BAGGAGE-COLLECTION IN LONDON.—For the convenience of Westbound First Class passengers residing in London within the two-mile radius of Charing Cross and proceeding to Southampton to embark on the "Aquitania,” “Berengaria” or “Mauretania”, arrangements have now been made for collecting, storing, and delivery of baggage direct to the steamer at the following rates: (5s. 0d. per large package) and (2s. 6d. per small package), which includes cost of cartage, porterage and rail carriage through to steamer side. An additional charge is made for storage in London at the rate of 1s. per package irrespective of size per month.

Passengers desirous of taking full advantage of this facility should notify the Cunard Line, 26-27, Cockspur Street, London S.W. 1, of the exact number of packages they require to be collected and the complete address of their hotel or private residence.

At time of collection a uniformed representative will be in attendance, to check the baggage and present a duplicate of same for the owner. It is important that all packages be ready by noon on day of collection.

BAGGAGE. — Westbound passengers proceeding from London to Southampton by special trains will pay to The Southern Railway at Waterloo Station, London, any ocean excess baggage charges due.

Passengers are recommended to insure their baggage, as the Company's liability is strictly limited in accordance with contract ticket.

All enquiries regarding baggage on board ship should be addressed to the Baggage Master.

Passengers are specially requested to claim their baggage before leaving the Customs' Baggage Room, otherwise considerable delay and extra charge for carriage will be incurred in forwarding to destination any baggage not accompanying passengers on the Railway.

This vessel is equipped with special up-to-date Wireless Apparatus which enables passengers to keep in constant touch with their friends or business houses throughout the voyage across the North Atlantic Ocean.

Wireless Letters are sent by Radio to Cunard and certain other ships passing in an opposite direction for forwarding to their destinations by either ordinary mail, air mail, express delivery, or as Night Letter Telegrams, on arrival at their first port of call.

The “AQUITANIA " carries an orchestra of professional musicians, which will play at the undermentioned times and places:

  • 1-15 to 2-15 p.m.: First Class Dining Saloon
  • 4-00 to 4-45 p.m.: First Class Lounge - Afternoon Tea or Garden Lounge - Thé Dansant
  • 7-15 to 8-15 p.m.: First Class Dining Saloon
  • 9-00 to 9-45 p m.: First Class Lounge
  • 10-00 to 11-30 p.m.:  Garden Lounge—Dancing.

Source: RMS Aquitania Passenger List - 18 May 1929

 

Information for Passengers - 19 June 1929

London Theatre Tickets. For the convenience of passengers, arrangements have been completed with Messrs. Keith Prowse & Co.. Ltd., the well-known ticket agents, whereby theatre tickets for various London theatrical productions can be secured on board. Full particulars regarding plays and prices may be obtained from the Purser who also has theatre plans on hand.

Cunarder Magazine—The Company publishes at New York a monthly magazine devoted to travel and known as "The Cunarder.” Copies may be obtained from the Library Steward. Annual subscription, one dollar. Subscriptions should be addressed to the Company’s office, 25 Broadway, New York.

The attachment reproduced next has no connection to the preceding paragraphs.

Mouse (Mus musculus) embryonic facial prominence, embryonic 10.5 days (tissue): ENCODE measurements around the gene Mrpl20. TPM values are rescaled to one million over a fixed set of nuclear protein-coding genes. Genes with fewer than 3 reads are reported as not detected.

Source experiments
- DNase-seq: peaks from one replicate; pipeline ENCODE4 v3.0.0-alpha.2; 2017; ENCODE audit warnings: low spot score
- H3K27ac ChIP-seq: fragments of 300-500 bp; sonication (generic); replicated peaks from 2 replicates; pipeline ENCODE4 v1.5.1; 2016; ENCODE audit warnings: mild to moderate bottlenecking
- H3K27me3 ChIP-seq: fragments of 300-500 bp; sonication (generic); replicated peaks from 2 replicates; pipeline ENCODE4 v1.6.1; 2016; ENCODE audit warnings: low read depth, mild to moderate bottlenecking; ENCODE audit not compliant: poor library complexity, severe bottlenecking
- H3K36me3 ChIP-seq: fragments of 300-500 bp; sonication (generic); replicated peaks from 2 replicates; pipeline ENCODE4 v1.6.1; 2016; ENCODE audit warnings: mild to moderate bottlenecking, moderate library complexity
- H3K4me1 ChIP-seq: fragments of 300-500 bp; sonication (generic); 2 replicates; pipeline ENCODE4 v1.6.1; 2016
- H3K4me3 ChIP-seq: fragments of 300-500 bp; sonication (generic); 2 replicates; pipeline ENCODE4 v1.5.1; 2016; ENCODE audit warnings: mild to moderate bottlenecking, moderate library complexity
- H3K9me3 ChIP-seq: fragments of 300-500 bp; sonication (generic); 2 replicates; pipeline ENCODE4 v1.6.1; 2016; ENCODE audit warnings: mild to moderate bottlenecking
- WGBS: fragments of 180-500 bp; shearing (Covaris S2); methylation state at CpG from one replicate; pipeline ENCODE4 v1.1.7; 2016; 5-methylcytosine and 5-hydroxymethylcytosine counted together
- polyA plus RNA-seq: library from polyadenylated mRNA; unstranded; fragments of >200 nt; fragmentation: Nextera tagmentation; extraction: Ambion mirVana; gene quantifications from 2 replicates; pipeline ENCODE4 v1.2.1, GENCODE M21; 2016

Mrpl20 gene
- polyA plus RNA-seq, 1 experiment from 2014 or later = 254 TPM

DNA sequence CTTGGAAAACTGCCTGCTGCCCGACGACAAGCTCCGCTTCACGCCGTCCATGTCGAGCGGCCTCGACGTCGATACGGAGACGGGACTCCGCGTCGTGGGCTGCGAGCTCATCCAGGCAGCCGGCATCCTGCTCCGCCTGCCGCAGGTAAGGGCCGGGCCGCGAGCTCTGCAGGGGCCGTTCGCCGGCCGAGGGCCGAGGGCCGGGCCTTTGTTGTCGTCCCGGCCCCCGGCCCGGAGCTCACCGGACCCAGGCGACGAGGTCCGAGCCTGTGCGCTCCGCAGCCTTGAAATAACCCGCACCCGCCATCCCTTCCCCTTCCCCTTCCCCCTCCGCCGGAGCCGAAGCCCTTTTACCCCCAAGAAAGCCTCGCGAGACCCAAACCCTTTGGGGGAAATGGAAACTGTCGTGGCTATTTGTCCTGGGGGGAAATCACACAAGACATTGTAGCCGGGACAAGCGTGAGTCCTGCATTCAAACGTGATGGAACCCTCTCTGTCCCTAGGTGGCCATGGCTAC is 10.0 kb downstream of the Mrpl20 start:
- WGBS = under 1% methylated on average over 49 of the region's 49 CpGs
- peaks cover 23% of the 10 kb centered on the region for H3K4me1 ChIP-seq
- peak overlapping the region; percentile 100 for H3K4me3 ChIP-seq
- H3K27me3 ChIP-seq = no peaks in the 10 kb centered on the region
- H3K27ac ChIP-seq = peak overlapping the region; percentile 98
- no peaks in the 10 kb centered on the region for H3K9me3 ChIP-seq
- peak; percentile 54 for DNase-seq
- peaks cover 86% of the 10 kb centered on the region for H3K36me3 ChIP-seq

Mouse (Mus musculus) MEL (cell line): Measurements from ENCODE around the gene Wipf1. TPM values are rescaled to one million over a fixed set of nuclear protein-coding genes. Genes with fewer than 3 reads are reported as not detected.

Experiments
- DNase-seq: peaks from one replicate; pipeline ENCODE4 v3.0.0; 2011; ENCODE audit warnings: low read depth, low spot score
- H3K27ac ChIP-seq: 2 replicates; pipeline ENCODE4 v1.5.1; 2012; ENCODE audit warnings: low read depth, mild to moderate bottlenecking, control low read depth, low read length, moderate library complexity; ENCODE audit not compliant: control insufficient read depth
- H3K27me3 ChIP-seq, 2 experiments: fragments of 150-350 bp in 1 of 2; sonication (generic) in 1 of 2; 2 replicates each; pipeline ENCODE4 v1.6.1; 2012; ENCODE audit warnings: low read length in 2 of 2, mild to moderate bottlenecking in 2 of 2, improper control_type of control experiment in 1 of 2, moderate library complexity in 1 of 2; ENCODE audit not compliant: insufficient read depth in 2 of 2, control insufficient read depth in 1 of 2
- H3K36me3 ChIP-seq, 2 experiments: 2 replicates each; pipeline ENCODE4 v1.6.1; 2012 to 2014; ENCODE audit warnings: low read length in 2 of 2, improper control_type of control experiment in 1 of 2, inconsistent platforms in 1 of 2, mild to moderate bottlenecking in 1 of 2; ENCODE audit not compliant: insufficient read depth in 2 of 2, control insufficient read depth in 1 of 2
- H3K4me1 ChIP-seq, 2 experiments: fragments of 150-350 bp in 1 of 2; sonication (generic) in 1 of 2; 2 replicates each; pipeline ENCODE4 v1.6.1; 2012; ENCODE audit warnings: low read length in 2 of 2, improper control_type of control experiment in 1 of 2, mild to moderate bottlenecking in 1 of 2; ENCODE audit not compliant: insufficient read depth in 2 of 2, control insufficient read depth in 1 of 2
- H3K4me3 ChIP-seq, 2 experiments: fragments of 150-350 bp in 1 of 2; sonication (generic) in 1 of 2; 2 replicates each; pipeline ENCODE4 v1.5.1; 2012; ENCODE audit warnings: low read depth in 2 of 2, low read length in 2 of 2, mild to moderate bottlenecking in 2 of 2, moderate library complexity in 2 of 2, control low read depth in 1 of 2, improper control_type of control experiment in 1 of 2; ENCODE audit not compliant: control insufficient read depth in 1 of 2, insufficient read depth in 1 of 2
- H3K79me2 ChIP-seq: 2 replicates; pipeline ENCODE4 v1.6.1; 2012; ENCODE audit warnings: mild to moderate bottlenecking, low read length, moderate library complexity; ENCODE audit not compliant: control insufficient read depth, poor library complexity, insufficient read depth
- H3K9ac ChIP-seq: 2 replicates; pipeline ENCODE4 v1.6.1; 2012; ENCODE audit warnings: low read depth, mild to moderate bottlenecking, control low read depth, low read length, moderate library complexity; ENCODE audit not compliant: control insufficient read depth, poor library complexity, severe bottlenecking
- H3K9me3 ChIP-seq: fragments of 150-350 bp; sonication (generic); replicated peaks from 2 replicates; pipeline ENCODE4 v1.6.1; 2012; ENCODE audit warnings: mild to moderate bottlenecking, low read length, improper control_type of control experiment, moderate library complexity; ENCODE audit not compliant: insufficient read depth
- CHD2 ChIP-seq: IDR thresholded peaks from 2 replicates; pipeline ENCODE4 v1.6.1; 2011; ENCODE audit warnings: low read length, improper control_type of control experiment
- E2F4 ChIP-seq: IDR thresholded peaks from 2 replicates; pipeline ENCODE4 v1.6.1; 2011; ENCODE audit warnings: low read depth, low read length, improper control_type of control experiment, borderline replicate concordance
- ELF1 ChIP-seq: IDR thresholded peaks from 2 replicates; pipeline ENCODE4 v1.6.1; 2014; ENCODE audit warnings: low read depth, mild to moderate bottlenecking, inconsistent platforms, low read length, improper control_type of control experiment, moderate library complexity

"Drive Your Own Car in Europe”—Passengers’ automobiles can be carried in Cunard ships at reasonable rates. The Company will handle all details, including crating, duties, customs, permits, plates, licenses, foreign club dues, maps, etc. A booklet giving all the particulars of this service may be obtained from the Purser or at any Cunard office.

Cunard Travelers’ Cheques are payable throughout the world and are honored by hotels, banks, and stores in payment of accounts. Owing to the system of signing and countersigning with the purchaser's signature, the checks, if lost, are valueless to whoever may find them. Neatly bound in a wallet in denominations of $5, $10, $20, $50 and $100, they constitute, from the point of view of convenience and safety, an ideal method of carrying funds.

Tourist Department—A Department is maintained at the Cunard Company’s Offices where accurate information and helpful assistance relative to travel throughout the world is at the disposal of patrons.

Cruises in season are offered to the West Indies, Pacific Coast, South America, etc.

Through Bookings to the Near East, India, Australasia, the Far East, South America and South Africa can be arranged for passengers travelling via the Cunard Line to England or the Continent, there connecting with steamers of other lines. Particulars and rates will be gladly quoted at any of the Company's offices.

Cunard Baggage Insurance—A certificate of Cunard Insurance that will cover passengers’ baggage everywhere can be secured from any Cunard Office or responsible agent.

Public Telephones—The steamer is equipped with a telephone, conveniently located, which may be used by passengers until disconnected (without notice) a few minutes before departure.

Arrivals at Cherbourg—Under normal conditions passengers are landed by tender up to 10 p.m., but if the ship arrives later they will disembark after breakfast next morning.

  • In the event of passengers not being able to land sufficiently early to reach Paris before the following morning, there is a comfortable hotel, The Casino, which can accommodate anyone who wishes to stay overnight at Cherbourg, and travel to Paris during the daytime. The Purser can arrange reservations by wireless.